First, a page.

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Thanksgiving 1942 Herbert and Edward

The next snapshot shows dad carving the turkey. To his immediate left is Aunt Ruth, looking happy and beautiful.  Ed is next with a smile on his face. Next, Uncle Goodenow with a full  head of hair, looking at the camera.  My mother is next, still looking like a schoolgirl with a ribbon in her hair and showing a figure not much different from when she was first married.  She has just turned thirty.  She has borne three children and is pregnant with her fourth.

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Ellsworth carving the turkey, Aunt Ruth, Ed and Uncle Goodenow, Mabel

The next snapshot shows my dad and granddad fixing an inner tube that must have gone flat.  Dad is wearing slippers and grandpa has his ever-present cigar sticking out of his mouth. In front of them is the hood of Aunt Hazel’s Ford.  Behind them is the Jeffery’s home and in the distant left is the Sovey’s home.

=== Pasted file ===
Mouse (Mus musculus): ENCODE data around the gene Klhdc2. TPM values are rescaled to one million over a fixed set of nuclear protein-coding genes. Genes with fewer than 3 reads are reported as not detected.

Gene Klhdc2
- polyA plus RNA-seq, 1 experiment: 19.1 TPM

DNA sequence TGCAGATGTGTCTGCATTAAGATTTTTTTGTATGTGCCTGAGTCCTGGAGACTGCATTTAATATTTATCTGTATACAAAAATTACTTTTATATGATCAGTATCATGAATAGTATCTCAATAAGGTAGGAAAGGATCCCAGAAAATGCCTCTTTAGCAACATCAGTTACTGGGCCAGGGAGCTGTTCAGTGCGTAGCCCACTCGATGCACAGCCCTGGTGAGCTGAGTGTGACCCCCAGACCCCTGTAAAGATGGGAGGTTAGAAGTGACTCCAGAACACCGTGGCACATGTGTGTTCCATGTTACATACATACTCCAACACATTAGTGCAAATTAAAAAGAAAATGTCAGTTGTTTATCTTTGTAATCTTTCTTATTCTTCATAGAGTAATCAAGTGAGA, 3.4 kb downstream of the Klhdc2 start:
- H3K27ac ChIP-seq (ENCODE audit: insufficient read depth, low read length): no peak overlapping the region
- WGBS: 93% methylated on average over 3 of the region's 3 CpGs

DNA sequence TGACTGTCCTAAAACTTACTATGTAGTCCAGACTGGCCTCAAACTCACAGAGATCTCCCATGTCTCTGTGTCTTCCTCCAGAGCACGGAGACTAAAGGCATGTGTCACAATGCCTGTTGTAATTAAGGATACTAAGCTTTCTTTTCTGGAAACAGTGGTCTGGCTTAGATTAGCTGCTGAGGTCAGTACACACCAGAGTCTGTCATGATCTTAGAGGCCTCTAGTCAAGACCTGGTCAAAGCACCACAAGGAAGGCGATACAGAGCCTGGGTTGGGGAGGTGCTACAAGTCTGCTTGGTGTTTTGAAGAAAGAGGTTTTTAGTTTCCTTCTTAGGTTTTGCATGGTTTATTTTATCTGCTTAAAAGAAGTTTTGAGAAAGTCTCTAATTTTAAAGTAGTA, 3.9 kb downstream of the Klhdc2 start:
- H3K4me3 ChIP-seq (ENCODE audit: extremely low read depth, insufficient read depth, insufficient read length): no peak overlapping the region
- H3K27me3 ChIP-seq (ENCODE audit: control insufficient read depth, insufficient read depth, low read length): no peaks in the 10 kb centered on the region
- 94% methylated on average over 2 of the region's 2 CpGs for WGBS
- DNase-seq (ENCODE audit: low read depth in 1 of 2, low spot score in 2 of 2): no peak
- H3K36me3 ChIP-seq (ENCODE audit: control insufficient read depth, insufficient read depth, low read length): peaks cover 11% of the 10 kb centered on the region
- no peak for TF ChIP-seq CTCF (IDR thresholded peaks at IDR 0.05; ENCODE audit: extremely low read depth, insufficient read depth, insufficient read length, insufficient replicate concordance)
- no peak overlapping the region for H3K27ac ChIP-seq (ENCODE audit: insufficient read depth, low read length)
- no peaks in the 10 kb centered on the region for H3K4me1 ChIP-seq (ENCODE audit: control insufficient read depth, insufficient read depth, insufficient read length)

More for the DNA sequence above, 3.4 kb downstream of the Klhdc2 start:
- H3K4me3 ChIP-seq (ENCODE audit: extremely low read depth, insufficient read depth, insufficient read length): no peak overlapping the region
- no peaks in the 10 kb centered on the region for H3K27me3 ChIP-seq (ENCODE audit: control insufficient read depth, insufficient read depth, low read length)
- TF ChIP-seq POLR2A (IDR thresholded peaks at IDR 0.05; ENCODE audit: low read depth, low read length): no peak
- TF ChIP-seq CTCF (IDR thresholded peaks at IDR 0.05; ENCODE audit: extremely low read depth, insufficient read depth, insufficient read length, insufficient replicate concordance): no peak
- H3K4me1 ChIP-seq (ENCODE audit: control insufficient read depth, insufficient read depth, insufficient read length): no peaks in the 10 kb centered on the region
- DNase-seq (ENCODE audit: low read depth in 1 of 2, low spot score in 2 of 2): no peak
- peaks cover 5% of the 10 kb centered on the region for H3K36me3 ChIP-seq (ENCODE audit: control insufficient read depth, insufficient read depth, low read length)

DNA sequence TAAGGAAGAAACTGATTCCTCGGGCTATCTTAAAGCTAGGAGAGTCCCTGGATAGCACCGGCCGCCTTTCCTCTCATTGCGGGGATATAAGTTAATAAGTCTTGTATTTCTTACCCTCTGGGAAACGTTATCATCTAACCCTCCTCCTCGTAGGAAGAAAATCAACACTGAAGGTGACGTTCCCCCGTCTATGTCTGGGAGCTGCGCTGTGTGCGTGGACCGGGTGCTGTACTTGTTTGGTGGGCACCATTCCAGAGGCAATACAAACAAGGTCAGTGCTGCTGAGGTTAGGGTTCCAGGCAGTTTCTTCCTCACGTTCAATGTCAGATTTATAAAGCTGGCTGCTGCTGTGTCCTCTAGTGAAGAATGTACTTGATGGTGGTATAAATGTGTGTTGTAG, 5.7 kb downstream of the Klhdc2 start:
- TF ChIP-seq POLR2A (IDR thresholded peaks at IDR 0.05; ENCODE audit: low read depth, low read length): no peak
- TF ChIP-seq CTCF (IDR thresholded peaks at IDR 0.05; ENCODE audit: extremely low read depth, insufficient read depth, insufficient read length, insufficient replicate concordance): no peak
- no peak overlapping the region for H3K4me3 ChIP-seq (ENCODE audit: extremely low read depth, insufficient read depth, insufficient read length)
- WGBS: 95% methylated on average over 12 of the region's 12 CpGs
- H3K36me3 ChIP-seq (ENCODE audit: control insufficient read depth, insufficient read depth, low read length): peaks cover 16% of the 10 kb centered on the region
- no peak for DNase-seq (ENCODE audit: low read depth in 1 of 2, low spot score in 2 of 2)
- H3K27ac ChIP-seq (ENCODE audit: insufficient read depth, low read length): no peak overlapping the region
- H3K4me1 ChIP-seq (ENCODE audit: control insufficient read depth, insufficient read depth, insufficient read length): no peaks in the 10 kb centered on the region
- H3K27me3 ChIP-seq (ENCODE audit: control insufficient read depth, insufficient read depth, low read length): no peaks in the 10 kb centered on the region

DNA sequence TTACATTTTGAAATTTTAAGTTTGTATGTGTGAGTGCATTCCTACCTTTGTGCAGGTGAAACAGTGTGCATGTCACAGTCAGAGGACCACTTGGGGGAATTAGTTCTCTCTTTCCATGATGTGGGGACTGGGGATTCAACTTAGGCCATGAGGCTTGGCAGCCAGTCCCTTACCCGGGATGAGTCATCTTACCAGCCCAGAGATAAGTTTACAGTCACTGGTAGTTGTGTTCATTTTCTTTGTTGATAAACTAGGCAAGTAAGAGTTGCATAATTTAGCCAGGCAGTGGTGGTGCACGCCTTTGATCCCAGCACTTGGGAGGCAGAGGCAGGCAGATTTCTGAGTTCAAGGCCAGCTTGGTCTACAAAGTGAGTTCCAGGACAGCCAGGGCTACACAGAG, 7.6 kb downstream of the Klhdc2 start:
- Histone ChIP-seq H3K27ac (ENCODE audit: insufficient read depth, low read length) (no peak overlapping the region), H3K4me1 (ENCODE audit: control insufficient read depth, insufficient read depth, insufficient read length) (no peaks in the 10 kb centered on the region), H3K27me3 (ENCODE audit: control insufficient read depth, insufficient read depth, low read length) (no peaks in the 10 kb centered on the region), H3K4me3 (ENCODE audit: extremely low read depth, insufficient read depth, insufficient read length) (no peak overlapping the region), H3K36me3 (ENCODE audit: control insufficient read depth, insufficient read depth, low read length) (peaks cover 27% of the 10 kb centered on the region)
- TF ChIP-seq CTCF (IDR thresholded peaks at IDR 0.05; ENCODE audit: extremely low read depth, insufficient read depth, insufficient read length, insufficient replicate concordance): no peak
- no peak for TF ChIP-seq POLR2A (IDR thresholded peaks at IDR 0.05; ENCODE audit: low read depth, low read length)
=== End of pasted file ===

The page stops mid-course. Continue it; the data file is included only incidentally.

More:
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Grandpa Walter helping Ellsworth with a tire repair

The next photo is of brother Herb, looking proud and happy, about to play something on his new trumpet with grandma and mom looking on adorringly.

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Herbert with his trumpet, between Grandma Blanche and Mabel

The rest of the snapshots will be labeled with comments that may help to clarify who or what you are looking at.

1942 was a dreadful year. My hat comes off as I salute the adults shown in these snapshots – Grandma Blanche, Grandpa Walter, Mother, Dad, Aunt Ruth, Uncle Goodenow, Aunt Hazel – coming together to support one another and to help make possible a joyous environment for their children.


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Our flag pole, looking towards Charlie Black’s house